</OBJECT>

The web site may also include the following function:

<script language=“jscript”>
  function InstallContent( strURL )
  {
    MessengerContentInstaller.InstallContent(strURL);
  }
</script>

A download link on the web page may then call the function listed below and pass a URL for the content or the content package 114(k).

<A href=“javascript:InstallContent(‘http://[domainname]/[name of content
file].CAB’)”>

The package module 240(m) may also be configured in a variety of other ways to provide for automatic download of the content package.

The module is then exposed for access over a network (block 308). For example, a web page having the download link may be made available via a web site for access by the client 104(n) over the network 106. Therefore, the client 104(n) may then interact with the content provider 102(m) to automatically install the content package 114(k), further discussion of which may be found in relation to the following figure.

FIG. 4 is a flow diagram depicting a procedure 400 in an exemplary implementation in which the content package 114(k) formed by the procedure 300 of FIG. 3 is automatically installed on the client 104(n) of FIG. 2. A client navigates to a web site having a download link for desired content (block 402) and selects the download link (block 404). For example, the client 104(n) may execute a browser to navigate to the web site and view a web page which describes content that is available and a link for downloading the content. The client 104(n) (i.e., a user of a client device) may then select the link to initiate installation of the content without further manual interaction by a user of the client.

In response to the selection, for instance, the content provider 102(m) instantiates the content manager module and passes a URL of where the desired content is located (block 406). For example, the content manager module 110(n) may be configured as an ActiveX control, which is software component based on a component object model (COM) and is configured for reuse by different application modules.

The content manager module 110(n) communicates the URL to the application module to begin download (block 408). In this implementation, the content manager module 110(n) is located within the application module 108(n), and relies on the application module 108(n) to perform the download. In another implementation, however, the content manager module 110(n) may be configured as a “stand-alone” module that is separate from the application module 108(n) and is configured to install content for the application module 110(n).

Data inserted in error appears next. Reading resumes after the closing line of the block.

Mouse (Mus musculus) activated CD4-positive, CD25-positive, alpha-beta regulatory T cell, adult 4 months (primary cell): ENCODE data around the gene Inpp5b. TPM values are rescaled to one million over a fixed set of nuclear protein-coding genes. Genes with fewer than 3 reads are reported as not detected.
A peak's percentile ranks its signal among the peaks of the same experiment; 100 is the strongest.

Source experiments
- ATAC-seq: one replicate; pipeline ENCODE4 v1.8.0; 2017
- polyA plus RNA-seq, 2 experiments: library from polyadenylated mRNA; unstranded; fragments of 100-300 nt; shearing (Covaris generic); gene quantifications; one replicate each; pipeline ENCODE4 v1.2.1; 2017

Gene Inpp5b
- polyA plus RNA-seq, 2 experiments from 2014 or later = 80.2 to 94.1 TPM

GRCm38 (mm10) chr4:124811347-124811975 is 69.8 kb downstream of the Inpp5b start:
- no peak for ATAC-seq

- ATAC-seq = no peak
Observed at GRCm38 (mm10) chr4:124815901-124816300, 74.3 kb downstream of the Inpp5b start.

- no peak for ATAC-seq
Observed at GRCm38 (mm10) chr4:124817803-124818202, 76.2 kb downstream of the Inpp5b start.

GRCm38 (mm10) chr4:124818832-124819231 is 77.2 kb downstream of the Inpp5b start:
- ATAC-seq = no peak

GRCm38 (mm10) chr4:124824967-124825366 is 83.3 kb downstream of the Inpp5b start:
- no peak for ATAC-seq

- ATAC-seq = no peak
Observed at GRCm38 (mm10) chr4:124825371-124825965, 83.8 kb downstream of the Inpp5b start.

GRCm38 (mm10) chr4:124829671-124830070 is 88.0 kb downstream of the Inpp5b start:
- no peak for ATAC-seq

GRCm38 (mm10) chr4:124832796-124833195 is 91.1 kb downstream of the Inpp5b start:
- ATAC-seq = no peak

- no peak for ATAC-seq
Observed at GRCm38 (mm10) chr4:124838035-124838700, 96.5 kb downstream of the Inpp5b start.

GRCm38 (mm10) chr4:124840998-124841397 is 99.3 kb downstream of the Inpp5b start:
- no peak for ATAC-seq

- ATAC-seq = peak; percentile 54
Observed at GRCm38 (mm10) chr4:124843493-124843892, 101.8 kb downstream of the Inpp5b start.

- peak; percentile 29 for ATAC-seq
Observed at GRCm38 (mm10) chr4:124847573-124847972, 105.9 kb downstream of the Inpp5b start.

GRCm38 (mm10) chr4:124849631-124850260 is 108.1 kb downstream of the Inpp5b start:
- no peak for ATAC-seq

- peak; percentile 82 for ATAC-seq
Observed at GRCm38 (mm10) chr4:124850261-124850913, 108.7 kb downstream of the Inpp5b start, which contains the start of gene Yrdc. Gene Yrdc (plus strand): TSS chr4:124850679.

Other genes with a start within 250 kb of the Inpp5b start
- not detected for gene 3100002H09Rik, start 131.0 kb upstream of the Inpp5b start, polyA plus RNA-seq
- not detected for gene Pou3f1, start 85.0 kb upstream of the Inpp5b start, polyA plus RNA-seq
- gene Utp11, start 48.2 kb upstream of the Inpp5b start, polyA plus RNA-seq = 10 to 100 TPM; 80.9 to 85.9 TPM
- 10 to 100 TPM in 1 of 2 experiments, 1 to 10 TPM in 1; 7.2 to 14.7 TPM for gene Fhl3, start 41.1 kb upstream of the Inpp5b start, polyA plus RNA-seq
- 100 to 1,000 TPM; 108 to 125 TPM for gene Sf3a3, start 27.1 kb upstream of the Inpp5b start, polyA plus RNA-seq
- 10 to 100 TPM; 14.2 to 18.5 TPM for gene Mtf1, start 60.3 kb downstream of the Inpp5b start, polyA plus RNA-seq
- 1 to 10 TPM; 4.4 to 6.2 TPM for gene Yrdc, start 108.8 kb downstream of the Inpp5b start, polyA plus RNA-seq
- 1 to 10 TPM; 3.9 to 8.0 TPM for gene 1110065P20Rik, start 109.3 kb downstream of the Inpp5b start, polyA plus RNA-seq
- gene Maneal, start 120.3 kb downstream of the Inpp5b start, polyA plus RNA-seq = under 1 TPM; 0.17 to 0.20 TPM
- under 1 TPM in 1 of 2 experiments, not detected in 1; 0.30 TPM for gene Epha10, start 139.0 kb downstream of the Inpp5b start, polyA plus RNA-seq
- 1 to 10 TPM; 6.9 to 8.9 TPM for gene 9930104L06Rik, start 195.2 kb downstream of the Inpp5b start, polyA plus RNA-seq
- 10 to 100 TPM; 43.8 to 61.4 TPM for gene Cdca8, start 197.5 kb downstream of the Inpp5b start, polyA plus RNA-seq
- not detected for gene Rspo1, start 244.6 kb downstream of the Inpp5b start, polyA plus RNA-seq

During the download, the application module output a UI showing a status of the download (block 410). The UI, for instance, may include a status bar which indicates a relative amount of the content package that is downloaded and remains to be downloaded, an estimated time to perform the download, and so on. The downloaded content package is then unpacked, and each file located in the content package is saved as a corresponding temporary file (block 412). A collection is then created which maps a temporary file name with a corresponding content file name as utilized in the content package (block 414). The collection is then examined to locate a manifest 116(k) which describes the content 112(j) (block 416). For example, each manifest 116(k) may be given a universal name to ease location.

The manifest is then parsed and each content item is installed based on a content type defined in the manifest (block 418). For example, as previously described the content package may comply with an XML schema which utilizes a tag to identify each content item included in the content package. Therefore, the tags may be utilized to identify the content type, and accordingly where and how the content item should be written to memory of the client for use by the application module. Once installed, the application module may utilize the content as intended. In this way, the procedure 400 of FIG. 4 describes an exemplary implementation in which content is automatically installed for use by an application module in response to a single “click” performed by a user of the client 104(n), without requiring further interaction by the user beyond the initial selection. In another exemplary procedure, a confirmation may be output before installation is begun. For example, the confirmation may be output to comply with ad policies that prevent downloading and installing content directly from an ad. Thus, in this instance selection of the confirmation provides the automatic installation.